The Night Out – Monkey See Monkey Do
A folk-ish bunch of primates from the south of England (their words not mine) who love traditional and modern folk music, and we love entertaining at pubs, festivals and private events across the country (Covid-permitting, of course). Over the last couple of years they wrote, arranged and recorded eight high-energy tracks and used revenue from gigs to fund everything, with a final Kickstarter kick to get them over the line.
So you have got eight 3-4 minute uplifting, storytelling songs arguably best heard live in those settings where the ale flow freely and modern life is pleasingly absent. I read that Monkey see, monkey do is a pidgin-style saying that appeared in American culture in the early 1920s, referring to the learning of a process without an understanding of why it works, or the act of mimicry, usually with limited knowledge and/or concern for the consequences. Total opposite of the band ethos in my humble opinion – their focus is purposely on having a good time, on a continuation of heritage, and a desire to display good musicianship. I look forward to seeing what they do post-lockdown! Uplifting.
Lau – Live Series 1.0
Scottish folk trio Lau return with a new direct to fan release recorded in January 2020 at London’s Kings Place concert hall by Lau’s sound engineer Tim Matthew. During lockdown digital re-issues and rare material including live performances, remixes and collaborations have been released digitally and the band have also made a new series of “Unplugged” apparel and tour prints available from their website. The new E.P is one of several archive releases the band have made available via their recently launched Reveal Records Bandcamp page.
“Live Series 1.0” captures Lau live at the start of their hoped-for ‘Unplugged Tour’ and is a collaboration with Chris Watson (founding member of Cabaret Voltaire, now one of the worlds leading recordists of wildlife and natural phenomena). Think Brian Eno meets David Attenborough. Thoughtful, languid, earthy, unhurried, as improvisational as it is structured, it’s a side to folk I haven’t encountered before – more power to their fiddling elbow. Natural.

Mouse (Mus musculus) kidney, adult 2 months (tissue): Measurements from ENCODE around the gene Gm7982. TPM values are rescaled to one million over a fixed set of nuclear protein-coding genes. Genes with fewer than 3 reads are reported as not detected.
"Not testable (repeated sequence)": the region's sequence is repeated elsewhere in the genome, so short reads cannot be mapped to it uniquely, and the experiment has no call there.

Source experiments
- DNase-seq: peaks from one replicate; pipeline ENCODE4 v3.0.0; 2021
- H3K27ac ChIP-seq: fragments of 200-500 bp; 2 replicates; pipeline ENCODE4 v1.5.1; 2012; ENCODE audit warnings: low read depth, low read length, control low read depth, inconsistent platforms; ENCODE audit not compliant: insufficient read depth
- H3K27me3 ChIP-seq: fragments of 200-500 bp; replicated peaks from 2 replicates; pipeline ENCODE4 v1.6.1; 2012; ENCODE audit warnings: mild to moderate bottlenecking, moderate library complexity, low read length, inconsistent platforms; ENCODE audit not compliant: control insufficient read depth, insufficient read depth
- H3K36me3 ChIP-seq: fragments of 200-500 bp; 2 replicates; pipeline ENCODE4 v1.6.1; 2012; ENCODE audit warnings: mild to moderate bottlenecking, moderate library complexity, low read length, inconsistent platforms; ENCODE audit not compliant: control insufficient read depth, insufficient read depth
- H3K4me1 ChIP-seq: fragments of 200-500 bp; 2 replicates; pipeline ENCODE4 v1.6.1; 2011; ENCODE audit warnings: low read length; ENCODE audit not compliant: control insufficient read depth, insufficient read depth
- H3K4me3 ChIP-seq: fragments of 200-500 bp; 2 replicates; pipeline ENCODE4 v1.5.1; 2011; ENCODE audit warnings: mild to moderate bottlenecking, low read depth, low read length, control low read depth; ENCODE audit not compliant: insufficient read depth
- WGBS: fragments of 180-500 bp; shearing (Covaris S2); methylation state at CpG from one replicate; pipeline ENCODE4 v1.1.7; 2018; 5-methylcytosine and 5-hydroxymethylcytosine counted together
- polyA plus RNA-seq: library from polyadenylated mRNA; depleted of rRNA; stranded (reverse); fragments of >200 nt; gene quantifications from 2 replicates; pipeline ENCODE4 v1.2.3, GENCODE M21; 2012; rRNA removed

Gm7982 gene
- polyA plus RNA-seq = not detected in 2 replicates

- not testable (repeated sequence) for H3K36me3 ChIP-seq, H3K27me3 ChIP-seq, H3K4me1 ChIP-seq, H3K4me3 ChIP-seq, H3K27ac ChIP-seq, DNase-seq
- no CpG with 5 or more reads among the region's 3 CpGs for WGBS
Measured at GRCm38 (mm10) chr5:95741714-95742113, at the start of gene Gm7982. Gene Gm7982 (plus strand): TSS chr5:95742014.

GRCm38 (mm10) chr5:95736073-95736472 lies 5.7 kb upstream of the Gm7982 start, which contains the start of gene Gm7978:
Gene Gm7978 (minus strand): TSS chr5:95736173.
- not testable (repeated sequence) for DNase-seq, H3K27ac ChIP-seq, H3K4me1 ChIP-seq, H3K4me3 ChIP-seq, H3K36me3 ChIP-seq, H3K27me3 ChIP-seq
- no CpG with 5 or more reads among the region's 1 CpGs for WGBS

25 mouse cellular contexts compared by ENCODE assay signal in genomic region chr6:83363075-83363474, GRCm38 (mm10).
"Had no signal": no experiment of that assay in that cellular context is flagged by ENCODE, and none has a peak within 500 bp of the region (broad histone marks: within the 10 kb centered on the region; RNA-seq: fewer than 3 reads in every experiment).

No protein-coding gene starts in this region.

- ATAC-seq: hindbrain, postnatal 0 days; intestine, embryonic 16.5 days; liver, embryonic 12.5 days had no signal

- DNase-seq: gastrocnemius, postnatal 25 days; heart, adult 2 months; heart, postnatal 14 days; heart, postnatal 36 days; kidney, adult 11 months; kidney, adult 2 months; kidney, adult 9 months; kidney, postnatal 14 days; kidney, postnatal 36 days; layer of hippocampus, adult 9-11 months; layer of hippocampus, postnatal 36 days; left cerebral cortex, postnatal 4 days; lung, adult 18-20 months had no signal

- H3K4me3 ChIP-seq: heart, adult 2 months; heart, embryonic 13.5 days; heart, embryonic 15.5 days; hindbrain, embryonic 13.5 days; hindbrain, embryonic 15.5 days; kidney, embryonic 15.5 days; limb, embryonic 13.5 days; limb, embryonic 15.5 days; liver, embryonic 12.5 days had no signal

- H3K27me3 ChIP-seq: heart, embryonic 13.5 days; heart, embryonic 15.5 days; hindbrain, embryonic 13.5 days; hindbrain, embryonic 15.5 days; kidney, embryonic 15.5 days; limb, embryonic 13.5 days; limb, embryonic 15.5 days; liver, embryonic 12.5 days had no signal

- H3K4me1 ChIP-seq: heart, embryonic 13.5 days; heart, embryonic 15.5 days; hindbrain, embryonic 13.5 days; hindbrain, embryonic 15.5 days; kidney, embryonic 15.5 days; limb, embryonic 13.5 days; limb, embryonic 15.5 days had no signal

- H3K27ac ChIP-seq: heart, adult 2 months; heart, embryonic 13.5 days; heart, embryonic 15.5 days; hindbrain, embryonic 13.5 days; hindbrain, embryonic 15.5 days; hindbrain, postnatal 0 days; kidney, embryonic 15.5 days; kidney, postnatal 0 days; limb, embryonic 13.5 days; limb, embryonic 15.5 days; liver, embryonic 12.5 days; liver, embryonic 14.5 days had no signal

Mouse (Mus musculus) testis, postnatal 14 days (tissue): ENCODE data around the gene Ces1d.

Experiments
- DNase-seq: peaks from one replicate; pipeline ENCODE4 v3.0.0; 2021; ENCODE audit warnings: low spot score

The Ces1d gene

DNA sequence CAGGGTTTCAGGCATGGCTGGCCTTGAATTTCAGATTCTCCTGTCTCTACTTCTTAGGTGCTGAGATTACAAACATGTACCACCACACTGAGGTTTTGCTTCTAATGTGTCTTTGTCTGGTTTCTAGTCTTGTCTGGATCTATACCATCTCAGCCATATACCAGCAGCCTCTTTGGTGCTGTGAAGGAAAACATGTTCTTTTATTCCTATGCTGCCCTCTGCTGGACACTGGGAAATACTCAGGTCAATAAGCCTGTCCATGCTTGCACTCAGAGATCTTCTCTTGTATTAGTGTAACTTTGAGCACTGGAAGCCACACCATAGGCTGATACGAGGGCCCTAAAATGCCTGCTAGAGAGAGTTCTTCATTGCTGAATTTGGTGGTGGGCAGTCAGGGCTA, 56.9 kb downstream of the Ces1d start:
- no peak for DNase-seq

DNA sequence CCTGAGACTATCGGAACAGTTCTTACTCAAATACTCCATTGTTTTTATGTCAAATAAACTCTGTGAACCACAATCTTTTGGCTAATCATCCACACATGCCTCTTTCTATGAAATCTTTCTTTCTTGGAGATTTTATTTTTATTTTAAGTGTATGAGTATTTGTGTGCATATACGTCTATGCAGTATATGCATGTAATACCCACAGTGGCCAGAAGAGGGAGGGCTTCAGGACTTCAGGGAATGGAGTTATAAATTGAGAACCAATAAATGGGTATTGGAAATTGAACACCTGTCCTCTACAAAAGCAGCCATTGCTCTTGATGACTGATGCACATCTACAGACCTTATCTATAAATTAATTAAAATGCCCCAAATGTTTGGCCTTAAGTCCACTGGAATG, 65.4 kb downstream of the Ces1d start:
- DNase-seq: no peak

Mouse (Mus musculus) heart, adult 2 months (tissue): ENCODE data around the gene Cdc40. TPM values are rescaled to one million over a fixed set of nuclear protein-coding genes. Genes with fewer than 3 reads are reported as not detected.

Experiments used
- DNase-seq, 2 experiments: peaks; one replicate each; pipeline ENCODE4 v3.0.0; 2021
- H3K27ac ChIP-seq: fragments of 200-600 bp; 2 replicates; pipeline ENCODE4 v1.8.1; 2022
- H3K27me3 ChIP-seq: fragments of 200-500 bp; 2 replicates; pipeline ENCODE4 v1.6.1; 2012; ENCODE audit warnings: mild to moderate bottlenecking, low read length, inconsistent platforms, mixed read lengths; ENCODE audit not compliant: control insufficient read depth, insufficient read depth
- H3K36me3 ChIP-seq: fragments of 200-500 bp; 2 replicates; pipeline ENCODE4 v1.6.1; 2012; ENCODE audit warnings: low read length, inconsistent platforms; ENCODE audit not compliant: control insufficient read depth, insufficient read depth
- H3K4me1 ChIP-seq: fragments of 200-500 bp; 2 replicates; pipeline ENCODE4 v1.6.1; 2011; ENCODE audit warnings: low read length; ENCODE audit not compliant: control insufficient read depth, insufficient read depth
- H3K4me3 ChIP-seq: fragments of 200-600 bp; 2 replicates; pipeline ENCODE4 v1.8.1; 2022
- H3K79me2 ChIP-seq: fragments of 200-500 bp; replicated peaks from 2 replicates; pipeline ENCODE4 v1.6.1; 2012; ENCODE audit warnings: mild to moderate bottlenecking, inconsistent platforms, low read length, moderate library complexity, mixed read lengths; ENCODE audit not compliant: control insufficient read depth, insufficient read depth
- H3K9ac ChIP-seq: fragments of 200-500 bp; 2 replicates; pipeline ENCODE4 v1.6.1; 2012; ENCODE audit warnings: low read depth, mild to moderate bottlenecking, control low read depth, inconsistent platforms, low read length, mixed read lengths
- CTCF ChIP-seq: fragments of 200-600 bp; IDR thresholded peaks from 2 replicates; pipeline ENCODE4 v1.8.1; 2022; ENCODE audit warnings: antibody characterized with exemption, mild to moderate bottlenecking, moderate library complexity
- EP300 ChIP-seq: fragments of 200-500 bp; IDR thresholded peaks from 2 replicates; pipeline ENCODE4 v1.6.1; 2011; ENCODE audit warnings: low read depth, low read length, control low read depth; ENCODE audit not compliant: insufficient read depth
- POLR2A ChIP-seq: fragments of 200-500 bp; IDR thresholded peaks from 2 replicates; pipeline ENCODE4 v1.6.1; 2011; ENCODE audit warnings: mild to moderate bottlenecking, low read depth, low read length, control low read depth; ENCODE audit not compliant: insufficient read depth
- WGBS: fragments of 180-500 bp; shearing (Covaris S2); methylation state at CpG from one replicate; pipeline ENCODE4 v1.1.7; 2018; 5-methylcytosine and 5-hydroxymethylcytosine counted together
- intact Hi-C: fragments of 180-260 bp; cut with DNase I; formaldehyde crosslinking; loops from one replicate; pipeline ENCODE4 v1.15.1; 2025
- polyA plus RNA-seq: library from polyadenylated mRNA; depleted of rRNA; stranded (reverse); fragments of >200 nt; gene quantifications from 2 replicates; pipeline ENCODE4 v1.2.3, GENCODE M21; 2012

Tangle of Souls – Scott Cook
Canadian Folk Music Award nominee Scott Cook is a relentless world tourer (Canada, US,Europe, Australia, New Zealand, Taiwan, South Africa),averaging 150 shows and a dozen festivals annually while still producing seven studio albums. His seventh album,Tangle of Souls, is a 12-track collection (9 originals, 3 covers) telling the story of a life-changing health crisis and drawing parallels to our societal crises such as climate change and Covid-19.
Cook’s blunt and honest songwriting is at the forefront ,supported by adventurous acoustic arrangements, recorded in Australia with his intercontinental string band- The She’ll Be Rights – Liz Frencham on upright bass, harmony vocals and engineering; Bramwell Park on banjo, mandolin, guitar and harmony vocals; fiddlers Esther Henderson and Kat Mearher and dobro wizard Pete Fidler. As you can tell by the instrumentation, it’s solid, homespun (or as he says in “Leave a Light On” a ‘low budget love song’), transatlantic and folksome. Tangle of Souls sees the human race as one family, and bonded to the earth, Cook pleading for global citizenship and mutual understanding from someone who’s lived an exceptionally borderless life. It’s a story of personal transition, and puts a case for political transformation. Personal.